Kayak Fishing: Choosing a Boat
|Produced in association with Wilderness Systems|
Hi, Jeff Little here. I'm the regional Pro Staff director for the Wilderness Systems Fishing Team. I'm here with fellow pro-staffer Callie Shumway and in this Paddling.net video, we're going to cover how to choose the right kayak for your fishery.
Kayak fishing offers an endless variety of species and a diverse array of places to catch them. Make sure you ask yourself the right questions. Make sure you correctly match the kayak to your specific fishery needs. With so many choices of fishing kayaks on the market today, it's important to narrow down your choices in terms of really two things. You're going to look at the length of your kayak and also the width. We're going to start here with Callie in her boat. This is a Wilderness Systems Tarpon 100. Go ahead and tell us, Callie, some of the waters that you're fishing.
Callie Shumway: I mostly have fished rivers, when I was first trying to figure out what kind of kayak I wanted. I'm a small angler, so I decided to go with this kayak because it's a 10-foot, and it's easy to maneuver in the river. And I also like it because it's only about 55 pounds for the weight. So for transporting, carrying it by myself, it's a lot easier. And also, for my truck, I have a 6-foot bed, and I wanted a kayak that was a little bit shorter and easy to just put into any vehicle.
Jeff Little: Great, so as we have these kayaks laid out here, they're in increasing length. And basically the shorter kayaks are going to be much more maneuverable as you move toward the end. There I have a Tarpon 140. I have that out on the bay. That's going to be a much faster kayak. But let's go one-by- one.
Another important feature that you want to consider. A really important question that you want to ask yourself is, are you going to stand in the kayak? This is a Wilderness Systems Ride 115, a much wider kayak that allows you to elevate and stand, which allows you to fish a greater area by sight-fishing, and seeing where you're making your cast.
You can do the same thing with a little bit lighter package. If you move to the... this boat is a Commander 120, also a very good boat to stand up in, but also similar to her 10-foot boat, this is 11 and a half, we're moving to a 12-foot boat. It's getting a little bit faster, but also plenty maneuverable. This 12-foot sit-on-top is in the middle of our lineup, and it's a good blend of both speed and maneuverability.
Next we have a Wilderness Systems Ride 135. We're getting a little bit longer, and we're increasing in speed. But we also have a nice wide kayak, so it is good for those standing applications. Certainly our most popular fishing kayaks are the sit-on-tops, which is nice because they're self- bailing.
But let's not overlook sit-in kayaks. Reason you might want to go with a sit-in kayak for kayak fishing is because there's just less plastic here, which makes it a lightweight kayak. And that gives you extra speed. This is a 14-foot. It's a Pungo 140. It's a very fast boat on the water.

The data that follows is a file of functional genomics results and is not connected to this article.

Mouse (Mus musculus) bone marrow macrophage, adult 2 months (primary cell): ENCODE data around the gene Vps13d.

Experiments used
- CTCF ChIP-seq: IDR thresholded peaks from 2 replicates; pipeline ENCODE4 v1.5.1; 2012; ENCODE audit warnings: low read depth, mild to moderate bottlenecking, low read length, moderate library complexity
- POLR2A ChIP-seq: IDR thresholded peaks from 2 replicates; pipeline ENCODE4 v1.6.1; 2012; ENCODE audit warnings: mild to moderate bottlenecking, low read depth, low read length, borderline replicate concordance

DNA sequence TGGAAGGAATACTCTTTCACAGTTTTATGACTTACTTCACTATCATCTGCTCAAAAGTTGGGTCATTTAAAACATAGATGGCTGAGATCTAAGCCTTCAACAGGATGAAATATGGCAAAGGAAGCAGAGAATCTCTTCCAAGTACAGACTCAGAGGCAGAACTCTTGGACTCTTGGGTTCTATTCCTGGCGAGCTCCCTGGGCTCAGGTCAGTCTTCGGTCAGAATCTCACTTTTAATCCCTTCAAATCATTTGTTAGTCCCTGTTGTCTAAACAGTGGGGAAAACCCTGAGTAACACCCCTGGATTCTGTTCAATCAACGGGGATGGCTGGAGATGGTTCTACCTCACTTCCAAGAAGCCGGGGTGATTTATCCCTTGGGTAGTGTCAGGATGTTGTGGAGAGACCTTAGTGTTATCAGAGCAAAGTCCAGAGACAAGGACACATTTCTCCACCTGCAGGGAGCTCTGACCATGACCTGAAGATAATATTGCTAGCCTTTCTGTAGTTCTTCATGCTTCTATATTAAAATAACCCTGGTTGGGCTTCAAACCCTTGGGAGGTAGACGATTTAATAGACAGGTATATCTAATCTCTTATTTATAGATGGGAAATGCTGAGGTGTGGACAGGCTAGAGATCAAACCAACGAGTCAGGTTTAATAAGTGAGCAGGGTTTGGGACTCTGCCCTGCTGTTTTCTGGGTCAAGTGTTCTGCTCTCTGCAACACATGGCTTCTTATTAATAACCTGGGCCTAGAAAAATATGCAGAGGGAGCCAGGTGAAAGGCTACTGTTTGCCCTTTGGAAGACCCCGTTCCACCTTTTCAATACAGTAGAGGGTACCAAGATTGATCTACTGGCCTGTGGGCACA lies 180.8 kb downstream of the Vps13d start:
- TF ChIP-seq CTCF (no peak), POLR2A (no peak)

The last boat in our lineup, this is my boat that I had out on the Chesapeake Bay three days ago catching rockfish. It's a Tarpon 140. I'm actually anxiously awaiting the delivery of the Tarpon 160, a 16-foot sit-on-top kayak. And really the advantage of these boats, these longer, skinnier, narrower boats, is that they're faster.
Now not everyone needs to go fast, but out on the Chesapeake Bay, or even in salt water applications in the oceans or larger reservoirs, speed is a real advantage. In my case, I was working schools of fish that would pop up, and you could see all the birds in the distance working them from the top, and I knew that there were Striped Bass underneath them. So they'd pop up in one area, I had to get on them really quick.
There are four key questions you want to ask yourself when you're choosing a kayak, with the first being capacity. Capacity refers to the angler's size, how much gear you're going to be taking with you. And for me personally with this Tarpon 100... I'm a small person, and it's a 10-foot boat, and for the capacity, I don't really carry that much stuff. I'm pretty much a minimalist. I usually have a backpack with my gear and my rods. And with these hatches, you can usually store other stuff in it too.
Next question you want to ask yourself is, "How maneuverable do I need to be?" Now out on the Chesapeake Bay, I don't need to be that maneuverable, so I'm using a much longer boat that isn't maneuverable. Whereas Callie in her Tarpon 100, she's on a river that has some class 1, 2, or 3 rapids. She really needs that maneuverability, chooses a shorter kayak.
The third question you want to ask yourself is are you going to be standing and fishing? Now stability relates directly to the width of the kayak, so the wider the kayak, the easier it is going to be able to stand on it, and there are kayaks made specifically for standing and fishing. When it comes to standing and fishing, that's usually something you're going to be doing in shallow water, so you want to take that into consideration also, the type of water that you're fishing.
Last question you're going to ask yourself, "How fast do I need to go?" Now if your fisher is one of a lot of expansive of open water, like salt water, or larger reservoir, you're going to want a longer, skinnier kayak, like the one I'm in right now.
One of that smartest things you can do before making a kayak purchase is to attend a demo day where you can test paddles and kayaks.
Until next time, I'm Jeff Little with Wilderness Systems Kayaks wishing you more time with your line in the water.
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